I managed to hobble over the summit then tried to relax my legs as much as possible as I began the final 4k descent. Apart from the cramping I didn't feel too bad, and should have been charging down the hill, but the cramps made the descent almost comical. Every few hundred metres I would have to brace myself against a tree to stretch, then when I was nearly at the bottom while navigating some rocks, both legs seized again and I found myself lying face down on the rocks unable to move!

Finally though, rocky single track gave way to fire trail, I crossed a small bridge, and a couple sitting in deck chairs rang a bell to announce my arrival to the finish line. I ran carefully  along the final section, then a huge smile came over my face as the finish came in sight and I heard the cheers of my family. The announcer confirmed me as tenth place finisher as I crossed the line in 5:37:35, and the hug I got from my 80 year old Dad made me feel like I was 15 again.

The video my brother TJ took of the finish

I high fived my brother & hugged my son, and my sister and her husband were there as well, and their kids were wearing the "I Love Frankston" t-shirts I had bought them on their last visit to Melbourne! Coming home to run this race and run it well was incredibly fulfilling and emotional for me, and the only thing that would have made it better was to have my partner Allie and daughter Indiana there as well. I guess I'll just have to bring them along next year!

With my son, and nieces and nephews

It was a well organised race on a tough, beautiful course. Stu Gibson won in 4:41:31 (course record) from local Nick Muxlow, while Toby Wiadrowski finished third. It was much harder than I had imagined, and I was elated to run as well as I could have hoped. From an inglorious ultra debut in January, I feel like I have come a long away and I have the motivation to keep improving.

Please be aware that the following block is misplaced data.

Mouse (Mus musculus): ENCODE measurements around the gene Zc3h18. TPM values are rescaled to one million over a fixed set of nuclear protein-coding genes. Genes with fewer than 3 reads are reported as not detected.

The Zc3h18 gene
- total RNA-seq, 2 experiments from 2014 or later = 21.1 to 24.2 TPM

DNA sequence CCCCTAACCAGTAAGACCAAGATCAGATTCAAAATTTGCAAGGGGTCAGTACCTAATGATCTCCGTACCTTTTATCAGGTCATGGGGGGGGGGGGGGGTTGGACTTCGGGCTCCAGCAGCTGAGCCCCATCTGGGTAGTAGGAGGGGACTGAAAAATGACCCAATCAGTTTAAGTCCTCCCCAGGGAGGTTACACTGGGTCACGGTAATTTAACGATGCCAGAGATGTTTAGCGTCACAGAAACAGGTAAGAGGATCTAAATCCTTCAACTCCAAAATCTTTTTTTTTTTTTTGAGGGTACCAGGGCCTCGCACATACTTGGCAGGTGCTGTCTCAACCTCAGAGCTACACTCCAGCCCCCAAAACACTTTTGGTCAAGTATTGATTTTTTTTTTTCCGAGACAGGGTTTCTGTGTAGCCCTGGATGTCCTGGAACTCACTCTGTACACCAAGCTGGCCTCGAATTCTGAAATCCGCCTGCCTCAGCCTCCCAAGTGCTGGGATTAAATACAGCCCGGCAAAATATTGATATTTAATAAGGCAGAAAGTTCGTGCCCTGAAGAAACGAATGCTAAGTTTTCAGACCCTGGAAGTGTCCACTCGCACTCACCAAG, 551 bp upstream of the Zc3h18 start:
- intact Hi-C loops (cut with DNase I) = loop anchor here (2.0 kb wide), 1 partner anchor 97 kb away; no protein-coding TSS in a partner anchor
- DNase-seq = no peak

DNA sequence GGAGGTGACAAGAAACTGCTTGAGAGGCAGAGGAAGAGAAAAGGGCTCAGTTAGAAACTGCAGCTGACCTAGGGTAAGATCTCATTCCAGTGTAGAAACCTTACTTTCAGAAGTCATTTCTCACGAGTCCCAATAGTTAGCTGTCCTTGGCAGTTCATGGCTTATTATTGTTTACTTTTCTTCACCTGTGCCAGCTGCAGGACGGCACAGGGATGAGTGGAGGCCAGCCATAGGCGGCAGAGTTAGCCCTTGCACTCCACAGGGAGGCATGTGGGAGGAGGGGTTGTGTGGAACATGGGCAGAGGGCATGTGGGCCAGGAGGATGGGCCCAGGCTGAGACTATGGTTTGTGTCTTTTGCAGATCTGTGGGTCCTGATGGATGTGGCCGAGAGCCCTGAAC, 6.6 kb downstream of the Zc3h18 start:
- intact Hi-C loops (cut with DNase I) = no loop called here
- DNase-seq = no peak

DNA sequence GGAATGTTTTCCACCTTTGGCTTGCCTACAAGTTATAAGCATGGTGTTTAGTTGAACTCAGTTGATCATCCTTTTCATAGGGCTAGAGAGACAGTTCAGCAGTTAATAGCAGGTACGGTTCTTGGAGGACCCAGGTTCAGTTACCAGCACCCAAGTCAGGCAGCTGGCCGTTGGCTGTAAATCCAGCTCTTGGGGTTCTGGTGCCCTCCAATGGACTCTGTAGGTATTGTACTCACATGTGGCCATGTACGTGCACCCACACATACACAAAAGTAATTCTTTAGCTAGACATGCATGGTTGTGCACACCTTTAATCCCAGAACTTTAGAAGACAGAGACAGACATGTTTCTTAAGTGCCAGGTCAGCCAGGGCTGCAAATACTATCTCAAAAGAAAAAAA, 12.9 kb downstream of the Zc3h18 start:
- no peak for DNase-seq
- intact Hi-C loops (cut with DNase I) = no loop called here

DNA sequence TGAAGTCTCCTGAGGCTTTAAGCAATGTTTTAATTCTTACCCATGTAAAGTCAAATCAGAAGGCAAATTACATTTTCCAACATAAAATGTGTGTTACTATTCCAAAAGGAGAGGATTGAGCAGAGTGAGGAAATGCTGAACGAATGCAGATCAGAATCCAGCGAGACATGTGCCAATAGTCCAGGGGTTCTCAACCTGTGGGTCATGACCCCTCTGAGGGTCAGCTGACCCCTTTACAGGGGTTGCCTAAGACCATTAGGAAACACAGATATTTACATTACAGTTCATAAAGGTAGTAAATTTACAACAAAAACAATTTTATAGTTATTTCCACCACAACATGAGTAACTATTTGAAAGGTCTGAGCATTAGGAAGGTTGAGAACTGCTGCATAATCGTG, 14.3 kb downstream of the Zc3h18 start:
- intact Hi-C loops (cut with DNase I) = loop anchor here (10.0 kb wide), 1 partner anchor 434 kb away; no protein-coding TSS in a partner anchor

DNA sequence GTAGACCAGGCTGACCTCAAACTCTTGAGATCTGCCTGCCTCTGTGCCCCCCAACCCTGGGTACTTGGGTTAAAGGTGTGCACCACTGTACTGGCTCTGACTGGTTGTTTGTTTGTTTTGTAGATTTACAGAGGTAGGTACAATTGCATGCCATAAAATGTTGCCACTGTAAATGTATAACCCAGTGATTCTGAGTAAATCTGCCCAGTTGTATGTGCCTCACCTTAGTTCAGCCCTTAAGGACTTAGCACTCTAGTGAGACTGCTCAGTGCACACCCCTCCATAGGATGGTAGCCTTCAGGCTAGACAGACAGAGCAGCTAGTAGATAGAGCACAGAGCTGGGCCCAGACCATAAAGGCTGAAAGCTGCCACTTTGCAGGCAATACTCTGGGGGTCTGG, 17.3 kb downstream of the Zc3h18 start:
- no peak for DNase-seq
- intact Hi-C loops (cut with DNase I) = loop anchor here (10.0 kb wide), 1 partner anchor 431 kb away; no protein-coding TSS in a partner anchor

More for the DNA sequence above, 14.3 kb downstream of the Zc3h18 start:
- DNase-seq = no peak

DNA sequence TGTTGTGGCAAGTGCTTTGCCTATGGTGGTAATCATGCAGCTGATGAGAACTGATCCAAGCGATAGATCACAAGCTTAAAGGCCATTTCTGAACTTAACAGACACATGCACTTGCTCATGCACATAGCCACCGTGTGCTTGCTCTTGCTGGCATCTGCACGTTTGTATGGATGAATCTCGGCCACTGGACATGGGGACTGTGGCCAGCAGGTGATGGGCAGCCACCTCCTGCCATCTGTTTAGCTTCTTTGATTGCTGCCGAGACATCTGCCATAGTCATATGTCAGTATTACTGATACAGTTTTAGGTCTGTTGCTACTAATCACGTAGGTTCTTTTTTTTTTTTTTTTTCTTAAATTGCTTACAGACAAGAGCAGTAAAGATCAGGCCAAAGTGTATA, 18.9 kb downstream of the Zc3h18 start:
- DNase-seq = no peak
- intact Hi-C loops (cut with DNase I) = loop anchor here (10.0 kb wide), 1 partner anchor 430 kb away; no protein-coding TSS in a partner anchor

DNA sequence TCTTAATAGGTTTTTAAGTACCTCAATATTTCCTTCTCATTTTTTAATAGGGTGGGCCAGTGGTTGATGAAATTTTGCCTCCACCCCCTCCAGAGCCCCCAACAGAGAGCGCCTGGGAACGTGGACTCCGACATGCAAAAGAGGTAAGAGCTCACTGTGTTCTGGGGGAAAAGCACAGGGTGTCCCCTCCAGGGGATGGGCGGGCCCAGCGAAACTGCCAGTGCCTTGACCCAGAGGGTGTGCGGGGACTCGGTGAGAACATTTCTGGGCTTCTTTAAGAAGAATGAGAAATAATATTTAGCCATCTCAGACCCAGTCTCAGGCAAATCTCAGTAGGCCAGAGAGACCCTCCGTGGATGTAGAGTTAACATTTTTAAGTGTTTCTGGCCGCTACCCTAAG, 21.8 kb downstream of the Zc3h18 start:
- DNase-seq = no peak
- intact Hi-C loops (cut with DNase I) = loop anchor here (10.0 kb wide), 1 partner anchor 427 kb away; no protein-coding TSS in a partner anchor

What Went Wrong
  • Electrolytes - I wasn't disciplined enough in getting these into me, and paid the price at the end. Next race I am going to premix all electrolytes  and will only drink plain water when convenient. My strategy of alternating didn't work. Post-race the severe cramping continued painfully for an hour in every muscle of my legs until the 2 litres of electrolyte I guzzled settled them down. Hopefully that will reinforce the lesson.
  • Flexibility - I didn't think well on my feet when things went wrong. There were electrolyte drinks available at the stations, why didn't I just drink them when I couldn't make a mix?
  • Gels - One every five km was too often, particularly with not enough hydration. Next race I will switch to one every 45 mins.
What Went Right
  • Training - my 42km quad trashing / climbing sessions on consecutive Sundays 2 & 3 weeks out from the race before tapering perfectly conditioned my legs. I was really careful in my weekly mileage increases, which allowed me to stay relatively injury free.
  • Race Plan - although I went reasonably hard early, apart from my back & forth with Steph Gaskell early in the race, I was only passed once from the 10k mark. And that was at 42k by a very experienced runner.
  • Mental - Reading the top runners blogs over the last 6 months it was encouraging to learn that they all face issues in their races. When I hit my hurdles, I accepted them, and kept moving.
My Last 10 Weeks (in kms)



Yurrebilla Trail 56k Website - South Australian Road Runners Club

Next Race
The 30/50 Challenge is on November 16th from Rosebud to Portsea on the Mornington Peninsula, quite close to where I live.

Monday, September 9, 2013

I'm Ready

OK, so maybe it's not the biggest hill going around, but Arthurs Seat at Dromana on the Mornington Peninsula has played a big part in getting me ready for Yurrebilla in two weeks time. And let's face it, any hill is tough if you go up it enough times.



Arthurs Seat rises about 300 metres (approx 1000 feet) above sea level and the steep trail that runs to the summit, and then over the back, forms part of the Two Bays 56k Trail Run, which was my first ultra back in January.

For the past two Sundays, I have used a section of the course as my training ground, running up the summit and then descending down the other side to Waterfall Gully Rd, which is about 7km, and then back again. I do this 3 times. This has given me a 43km long run with approx 1700m (5600 feet) vertical gain. It has followed a 25km on the Saturday, so on tiredish legs.

The first week I did it my quads were absolutely trashed, and they were still sore 5 days later. Backing up yesterday, my legs felt very heavy from my fast mid week tempo runs, but I ended up running about 10 minutes quicker than last Sunday, finished strongly, and today my legs don't feel too bad at all.

Hopefully now, as I head in to my taper, my legs have been suitably hardened to the hills I will face at Yurrebilla. I feel very ready to take this race on, and can't wait for race day to come around!